Physicians provide safe rides home for New Year’s babies across the province

Physicians provide safe rides home for New Year’s babies across the province

The Newfoundland and Labrador Medical Association (NLMA) has once again donated new car seats to the families of Newfoundland and Labrador’s New Year’s babies – the first babies born in 2020 – at each of the 10 hospitals performing routine deliveries across the province.

NLMA Past-President Dr. Tracey Bridger presented a car seat to new parents Sabrina Roberts and Chris Bishop following the birth of their daughter, Kalina Bishop. Kalina was the first baby born in the province in 2020, arriving at 5:57 a.m. on January 1 at the Janeway Children’s Health and Rehabilitation Centre in St. John’s. At birth, she weighed 8 pounds and 4 ounces.

Dr. Bridger said the NLMA’s car seat program’s intent is to encourage all parents to use approved car seats from the moment they leave the hospital with their newborns. Since its inception more than 30 years ago, the NLMA has presented more than 370 car seats to families across Newfoundland and Labrador.

“Safety is so important when it comes to caring for your children, and the only safe way to keep them protected in cars is with infant carriers, child seats and booster seats,” said Dr. Bridger.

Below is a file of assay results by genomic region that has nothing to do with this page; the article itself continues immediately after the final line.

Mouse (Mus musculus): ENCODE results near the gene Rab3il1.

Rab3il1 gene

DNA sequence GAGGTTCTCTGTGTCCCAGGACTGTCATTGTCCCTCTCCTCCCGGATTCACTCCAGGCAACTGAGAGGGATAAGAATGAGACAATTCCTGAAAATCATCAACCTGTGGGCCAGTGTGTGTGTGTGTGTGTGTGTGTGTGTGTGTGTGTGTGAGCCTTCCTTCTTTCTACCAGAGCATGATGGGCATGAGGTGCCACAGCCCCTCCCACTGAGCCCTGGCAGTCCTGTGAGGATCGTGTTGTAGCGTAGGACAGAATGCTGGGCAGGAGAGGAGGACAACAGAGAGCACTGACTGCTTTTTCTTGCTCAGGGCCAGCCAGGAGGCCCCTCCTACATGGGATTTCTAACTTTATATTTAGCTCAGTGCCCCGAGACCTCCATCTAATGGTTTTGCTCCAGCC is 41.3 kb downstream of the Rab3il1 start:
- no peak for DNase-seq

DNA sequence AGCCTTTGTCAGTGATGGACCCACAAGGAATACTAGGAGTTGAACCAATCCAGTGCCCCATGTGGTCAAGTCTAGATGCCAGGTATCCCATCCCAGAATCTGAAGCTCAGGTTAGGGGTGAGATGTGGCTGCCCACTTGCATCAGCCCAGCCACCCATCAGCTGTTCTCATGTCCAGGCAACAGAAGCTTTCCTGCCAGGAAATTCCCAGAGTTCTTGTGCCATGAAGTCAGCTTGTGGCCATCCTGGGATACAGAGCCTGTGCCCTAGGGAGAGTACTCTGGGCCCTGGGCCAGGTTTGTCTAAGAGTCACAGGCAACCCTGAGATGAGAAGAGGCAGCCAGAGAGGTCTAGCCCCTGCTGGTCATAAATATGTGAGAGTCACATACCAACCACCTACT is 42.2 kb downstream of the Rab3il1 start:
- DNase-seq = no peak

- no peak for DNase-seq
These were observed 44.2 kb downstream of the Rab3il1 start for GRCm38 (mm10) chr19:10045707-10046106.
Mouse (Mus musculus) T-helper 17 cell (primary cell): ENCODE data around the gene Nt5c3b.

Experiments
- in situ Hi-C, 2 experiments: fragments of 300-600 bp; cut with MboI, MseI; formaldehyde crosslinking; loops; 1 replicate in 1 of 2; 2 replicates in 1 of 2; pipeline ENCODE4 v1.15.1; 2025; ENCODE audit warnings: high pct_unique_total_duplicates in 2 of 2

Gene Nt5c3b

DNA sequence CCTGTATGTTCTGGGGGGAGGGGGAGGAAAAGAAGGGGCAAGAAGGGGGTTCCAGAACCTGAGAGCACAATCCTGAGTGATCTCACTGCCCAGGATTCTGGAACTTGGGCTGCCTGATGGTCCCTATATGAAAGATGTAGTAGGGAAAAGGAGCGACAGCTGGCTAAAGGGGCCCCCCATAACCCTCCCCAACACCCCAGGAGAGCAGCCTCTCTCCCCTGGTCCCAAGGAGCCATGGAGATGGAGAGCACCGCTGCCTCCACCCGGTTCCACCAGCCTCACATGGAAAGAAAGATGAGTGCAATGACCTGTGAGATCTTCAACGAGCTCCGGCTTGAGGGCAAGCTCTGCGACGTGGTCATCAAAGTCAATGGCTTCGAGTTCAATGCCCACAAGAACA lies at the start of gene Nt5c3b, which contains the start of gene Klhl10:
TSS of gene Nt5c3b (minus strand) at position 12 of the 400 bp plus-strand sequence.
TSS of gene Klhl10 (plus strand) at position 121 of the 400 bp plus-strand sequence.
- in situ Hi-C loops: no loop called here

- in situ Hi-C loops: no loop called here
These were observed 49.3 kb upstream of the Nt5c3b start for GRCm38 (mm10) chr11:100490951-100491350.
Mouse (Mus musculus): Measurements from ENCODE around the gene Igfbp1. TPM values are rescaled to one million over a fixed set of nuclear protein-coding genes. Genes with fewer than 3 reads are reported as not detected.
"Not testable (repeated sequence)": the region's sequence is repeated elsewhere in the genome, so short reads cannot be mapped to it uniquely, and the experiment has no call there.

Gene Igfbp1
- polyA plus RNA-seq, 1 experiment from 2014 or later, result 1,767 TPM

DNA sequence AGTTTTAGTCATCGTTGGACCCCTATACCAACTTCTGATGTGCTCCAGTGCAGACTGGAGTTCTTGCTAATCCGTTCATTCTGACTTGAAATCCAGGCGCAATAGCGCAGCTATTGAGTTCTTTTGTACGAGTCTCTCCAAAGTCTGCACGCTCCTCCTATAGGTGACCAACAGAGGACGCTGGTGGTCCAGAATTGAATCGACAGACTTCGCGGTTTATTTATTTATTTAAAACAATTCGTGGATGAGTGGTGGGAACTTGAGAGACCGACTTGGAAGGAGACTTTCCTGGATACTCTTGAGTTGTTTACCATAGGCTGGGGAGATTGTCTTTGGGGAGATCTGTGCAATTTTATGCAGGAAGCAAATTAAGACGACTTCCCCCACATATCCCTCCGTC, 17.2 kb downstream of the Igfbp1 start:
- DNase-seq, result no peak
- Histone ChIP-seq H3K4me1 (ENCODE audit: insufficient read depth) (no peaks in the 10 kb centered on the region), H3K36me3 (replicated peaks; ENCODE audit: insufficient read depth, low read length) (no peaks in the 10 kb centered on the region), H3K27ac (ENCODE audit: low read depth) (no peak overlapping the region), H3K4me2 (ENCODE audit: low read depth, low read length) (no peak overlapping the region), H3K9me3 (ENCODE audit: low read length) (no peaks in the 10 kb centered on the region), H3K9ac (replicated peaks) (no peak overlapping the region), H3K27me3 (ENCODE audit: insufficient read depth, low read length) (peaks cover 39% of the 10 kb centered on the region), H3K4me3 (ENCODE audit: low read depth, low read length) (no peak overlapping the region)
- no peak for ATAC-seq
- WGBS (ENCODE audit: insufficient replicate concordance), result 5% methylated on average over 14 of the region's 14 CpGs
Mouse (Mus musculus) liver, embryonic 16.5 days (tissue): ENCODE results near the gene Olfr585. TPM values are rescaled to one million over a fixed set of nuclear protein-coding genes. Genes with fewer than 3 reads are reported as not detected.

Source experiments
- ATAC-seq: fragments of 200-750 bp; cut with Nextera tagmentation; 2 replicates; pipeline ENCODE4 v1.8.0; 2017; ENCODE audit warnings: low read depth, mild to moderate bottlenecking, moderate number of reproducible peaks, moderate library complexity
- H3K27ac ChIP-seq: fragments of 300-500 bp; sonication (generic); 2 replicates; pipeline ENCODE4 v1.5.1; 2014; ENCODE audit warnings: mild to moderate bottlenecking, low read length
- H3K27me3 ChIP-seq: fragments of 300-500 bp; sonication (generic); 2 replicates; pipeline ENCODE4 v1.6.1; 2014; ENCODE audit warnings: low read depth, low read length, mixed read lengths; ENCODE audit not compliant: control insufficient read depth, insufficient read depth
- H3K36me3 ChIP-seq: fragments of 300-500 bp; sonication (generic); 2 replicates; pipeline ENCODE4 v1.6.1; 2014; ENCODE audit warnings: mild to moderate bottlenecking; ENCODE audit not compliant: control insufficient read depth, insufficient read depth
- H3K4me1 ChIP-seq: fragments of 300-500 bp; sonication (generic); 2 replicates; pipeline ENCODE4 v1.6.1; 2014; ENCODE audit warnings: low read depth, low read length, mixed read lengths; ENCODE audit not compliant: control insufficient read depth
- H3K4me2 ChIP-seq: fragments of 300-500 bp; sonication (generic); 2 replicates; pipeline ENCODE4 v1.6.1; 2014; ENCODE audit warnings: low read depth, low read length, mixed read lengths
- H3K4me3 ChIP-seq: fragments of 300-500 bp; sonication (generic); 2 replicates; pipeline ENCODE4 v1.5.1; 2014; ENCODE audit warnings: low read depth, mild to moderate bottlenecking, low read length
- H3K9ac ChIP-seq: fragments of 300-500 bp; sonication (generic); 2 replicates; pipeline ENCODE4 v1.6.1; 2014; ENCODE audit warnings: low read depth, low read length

Motor vehicle collisions are the leading cause of unintentional injury deaths in children over a year old in Canada. The Canadian Paediatric Society estimates that between 44 per cent of car seats and 81 per cent of booster seats are not used correctly, putting children at risk for increased injury.
The top three errors (CPS, 2008):

  • Seat not tightly secured to the vehicle (moves more than 2.5 cm [1 inch] in any direction);
  • Harness not snug (more than one finger width fits between the harness strap and the child); and,
  • Chest clip not at armpit level.

When a child is restrained properly in a car seat or a booster seat that is appropriate to their height and weight, the risk of fatal injury is reduced by 71 per cent and the risk of serious injury by 67 per cent. The safest place for any child under 12 years of age is in the back seat of the vehicle, away from dangers like front-on collisions and front-seat airbags. Parents can learn more about the proper use of motor vehicle restraints for children at

PHOTO: Dr. Tracey Bridger (left) presents a car seat to new parents Chris Bishop and Sabrina Roberts following the birth of their daughter, Kalina.